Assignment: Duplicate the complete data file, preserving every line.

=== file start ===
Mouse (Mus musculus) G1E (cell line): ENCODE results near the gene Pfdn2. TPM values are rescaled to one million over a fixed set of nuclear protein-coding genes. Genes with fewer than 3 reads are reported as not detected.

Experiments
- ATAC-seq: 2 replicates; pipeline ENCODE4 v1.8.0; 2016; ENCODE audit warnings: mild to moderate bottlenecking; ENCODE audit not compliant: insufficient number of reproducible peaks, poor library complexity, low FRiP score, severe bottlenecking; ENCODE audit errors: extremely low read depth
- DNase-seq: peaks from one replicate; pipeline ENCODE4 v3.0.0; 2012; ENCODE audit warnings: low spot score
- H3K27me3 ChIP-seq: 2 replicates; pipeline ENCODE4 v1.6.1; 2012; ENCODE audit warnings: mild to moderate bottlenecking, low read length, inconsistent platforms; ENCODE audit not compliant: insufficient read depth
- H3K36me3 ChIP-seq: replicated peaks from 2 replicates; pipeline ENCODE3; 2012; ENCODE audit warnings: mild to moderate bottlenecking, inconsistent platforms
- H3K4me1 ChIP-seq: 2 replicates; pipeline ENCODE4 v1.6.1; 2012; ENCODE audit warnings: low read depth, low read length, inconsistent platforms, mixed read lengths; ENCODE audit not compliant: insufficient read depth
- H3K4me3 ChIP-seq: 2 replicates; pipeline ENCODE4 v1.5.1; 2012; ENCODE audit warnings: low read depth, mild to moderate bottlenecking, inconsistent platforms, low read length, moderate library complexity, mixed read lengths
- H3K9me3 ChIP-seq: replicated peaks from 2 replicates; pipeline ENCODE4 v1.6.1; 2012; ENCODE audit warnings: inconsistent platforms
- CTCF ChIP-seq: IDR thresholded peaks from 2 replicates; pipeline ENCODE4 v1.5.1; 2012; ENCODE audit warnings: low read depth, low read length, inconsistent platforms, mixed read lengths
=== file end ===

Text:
Mouse (Mus musculus) G1E (cell line): ENCODE results near the gene Pfdn2. TPM values are rescaled to one million over a fixed set of nuclear protein-coding genes. Genes with fewer than 3 reads are reported as not detected.

Experiments
- ATAC-seq: 2 replicates; pipeline ENCODE4 v1.8.0; 2016; ENCODE audit warnings: mild to moderate bottlenecking; ENCODE audit not compliant: insufficient number of reproducible peaks, poor library complexity, low FRiP score, severe bottlenecking; ENCODE audit errors: extremely low read depth
- DNase-seq: peaks from one replicate; pipeline ENCODE4 v3.0.0; 2012; ENCODE audit warnings: low spot score
- H3K27me3 ChIP-seq: 2 replicates; pipeline ENCODE4 v1.6.1; 2012; ENCODE audit warnings: mild to moderate bottlenecking, low read length, inconsistent platforms; ENCODE audit not compliant: insufficient read depth
- H3K36me3 ChIP-seq: replicated peaks from 2 replicates; pipeline ENCODE3; 2012; ENCODE audit warnings: mild to moderate bottlenecking, inconsistent platforms
- H3K4me1 ChIP-seq: 2 replicates; pipeline ENCODE4 v1.6.1; 2012; ENCODE audit warnings: low read depth, low read length, inconsistent platforms, mixed read lengths; ENCODE audit not compliant: insufficient read depth
- H3K4me3 ChIP-seq: 2 replicates; pipeline ENCODE4 v1.5.1; 2012; ENCODE audit warnings: low read depth, mild to moderate bottlenecking, inconsistent platforms, low read length, moderate library complexity, mixed read lengths
- H3K9me3 ChIP-seq: replicated peaks from 2 replicates; pipeline ENCODE4 v1.6.1; 2012; ENCODE audit warnings: inconsistent platforms
- CTCF ChIP-seq: IDR thresholded peaks from 2 replicates; pipeline ENCODE4 v1.5.1; 2012; ENCODE audit warnings: low read depth, low read length, inconsistent platforms, mixed read lengths